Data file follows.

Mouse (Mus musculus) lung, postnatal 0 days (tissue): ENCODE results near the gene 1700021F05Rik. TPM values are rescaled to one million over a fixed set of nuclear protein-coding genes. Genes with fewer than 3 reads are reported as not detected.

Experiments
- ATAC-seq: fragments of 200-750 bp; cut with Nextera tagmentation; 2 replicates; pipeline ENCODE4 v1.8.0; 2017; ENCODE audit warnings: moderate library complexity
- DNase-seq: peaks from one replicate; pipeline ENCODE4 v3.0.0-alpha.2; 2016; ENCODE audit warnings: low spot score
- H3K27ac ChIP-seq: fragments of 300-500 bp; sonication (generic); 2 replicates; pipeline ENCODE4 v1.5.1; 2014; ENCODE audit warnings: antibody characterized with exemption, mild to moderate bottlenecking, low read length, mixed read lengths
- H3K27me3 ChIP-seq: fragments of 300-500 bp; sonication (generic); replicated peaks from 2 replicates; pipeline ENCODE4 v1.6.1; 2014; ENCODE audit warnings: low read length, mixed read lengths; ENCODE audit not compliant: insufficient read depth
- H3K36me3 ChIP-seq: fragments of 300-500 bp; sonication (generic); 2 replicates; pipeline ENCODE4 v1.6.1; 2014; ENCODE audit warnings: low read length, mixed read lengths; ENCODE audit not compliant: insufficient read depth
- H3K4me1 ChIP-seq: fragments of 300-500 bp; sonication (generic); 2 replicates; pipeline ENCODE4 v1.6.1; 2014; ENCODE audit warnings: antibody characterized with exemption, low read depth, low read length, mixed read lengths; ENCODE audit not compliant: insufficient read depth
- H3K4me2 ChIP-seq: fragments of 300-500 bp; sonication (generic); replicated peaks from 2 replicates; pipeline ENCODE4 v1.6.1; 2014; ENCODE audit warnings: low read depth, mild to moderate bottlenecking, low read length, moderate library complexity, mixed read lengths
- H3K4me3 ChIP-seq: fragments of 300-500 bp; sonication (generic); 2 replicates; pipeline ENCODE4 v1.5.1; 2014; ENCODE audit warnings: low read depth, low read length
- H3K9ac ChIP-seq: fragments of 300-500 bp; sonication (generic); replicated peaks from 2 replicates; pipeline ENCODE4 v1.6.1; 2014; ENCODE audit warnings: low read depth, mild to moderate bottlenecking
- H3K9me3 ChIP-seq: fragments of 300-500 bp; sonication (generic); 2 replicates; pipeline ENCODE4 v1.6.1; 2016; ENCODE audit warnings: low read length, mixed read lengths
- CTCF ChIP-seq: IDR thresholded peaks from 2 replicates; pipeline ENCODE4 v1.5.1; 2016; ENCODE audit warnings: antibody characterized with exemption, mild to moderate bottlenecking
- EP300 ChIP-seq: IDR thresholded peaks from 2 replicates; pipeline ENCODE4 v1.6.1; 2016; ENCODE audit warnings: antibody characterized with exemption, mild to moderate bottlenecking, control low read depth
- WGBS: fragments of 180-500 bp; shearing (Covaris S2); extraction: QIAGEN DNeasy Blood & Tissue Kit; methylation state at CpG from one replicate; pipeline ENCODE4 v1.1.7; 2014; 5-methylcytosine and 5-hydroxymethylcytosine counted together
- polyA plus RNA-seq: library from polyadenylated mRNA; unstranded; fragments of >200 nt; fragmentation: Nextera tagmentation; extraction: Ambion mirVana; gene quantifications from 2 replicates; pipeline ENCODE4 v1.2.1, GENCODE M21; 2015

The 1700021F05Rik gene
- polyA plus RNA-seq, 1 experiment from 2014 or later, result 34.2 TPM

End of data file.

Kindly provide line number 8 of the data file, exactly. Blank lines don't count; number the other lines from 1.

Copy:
- H3K4me1 ChIP-seq: fragments of 300-500 bp; sonication (generic); 2 replicates; pipeline ENCODE4 v1.6.1; 2014; ENCODE audit warnings: antibody characterized with exemption, low read depth, low read length, mixed read lengths; ENCODE audit not compliant: insufficient read depth